Gold prices have been in a downtrend for almost five years now, falling from an all-time high of $1,923.70 in September 2011 to below $1,050 an ounce in December 2015. However, a rally in the last few weeks has the precious metal facing resistance, and if it can break through it will end the downtrend.
On the daily chart, we see that gold has rallied over 9% from the December low. Because the rally has been so sharp, the daily oscillators are in overbought territory, which is something that has happened regularly in the past year.
The weekly chart is where we see the resistance that I referenced before. It comes via the 52-week moving average. We see that the trend line has come in to play on several occasions over the last couple of years, with the price exceeding the moving average on a few occasions. But the last couple of encounters with this resistance have been futile.
The weekly oscillators aren’t in overbought territory yet, but they seem to be headed there with the current rally. The last time both the 10-week RSI and the weekly stochastic readings were in overbought territory at the same time was back in March 2014.
Turning our attention to the sentiment toward gold, let’s look at the Commitments of Traders report. When it comes to commodities, the COT report is the best way of knowing whether investors are bullish or bearish. The COT report comes out every Friday and it shows the collective holdings of three groups: large speculators, small speculators and commercial hedgers. I prefer to look at the large speculators, because these are hedge funds and other professional money managers with the capital to move a market.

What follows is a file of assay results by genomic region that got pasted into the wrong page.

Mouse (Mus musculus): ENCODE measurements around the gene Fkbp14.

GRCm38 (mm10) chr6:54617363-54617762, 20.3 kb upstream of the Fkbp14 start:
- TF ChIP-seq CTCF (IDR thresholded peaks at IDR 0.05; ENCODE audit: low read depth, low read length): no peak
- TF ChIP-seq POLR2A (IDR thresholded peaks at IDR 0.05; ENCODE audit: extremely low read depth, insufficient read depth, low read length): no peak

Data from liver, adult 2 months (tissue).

The COT report for gold is unique in that large speculators never really have a net short position. In fact, my resources allow me to go back to 2007, and large speculators have not had a net short position on gold in all that time. There have only been three occasions when the group was holding less than 50,000 contracts net long: mid-2013, late 2013 and the last few months.
The report showed for the first week of December showed less than 10,000 contracts being held net long. That’s the least bullish the group has been going back to 2007. The sentiment has shifted in recent weeks and the group is now net long almost 60,000 contracts.
What the sentiment and charts suggest to me is that gold may see a little pullback as it faces the resistance of its 52-week moving average, but if large speculators continue to shift their stance, gold should break through the resistance.
Thanks to the ease of ETFs it is much easier to benefit from a move in gold now. I would look to buy the SPDR Gold Shares (NYSEArca: GLD) if gold closes the week above its 52-week moving average.
The GLD is currently trading around $110.50. I can see it moving up to the $13o level in the next year. Given the volatility in equities, that would be a very nice return.
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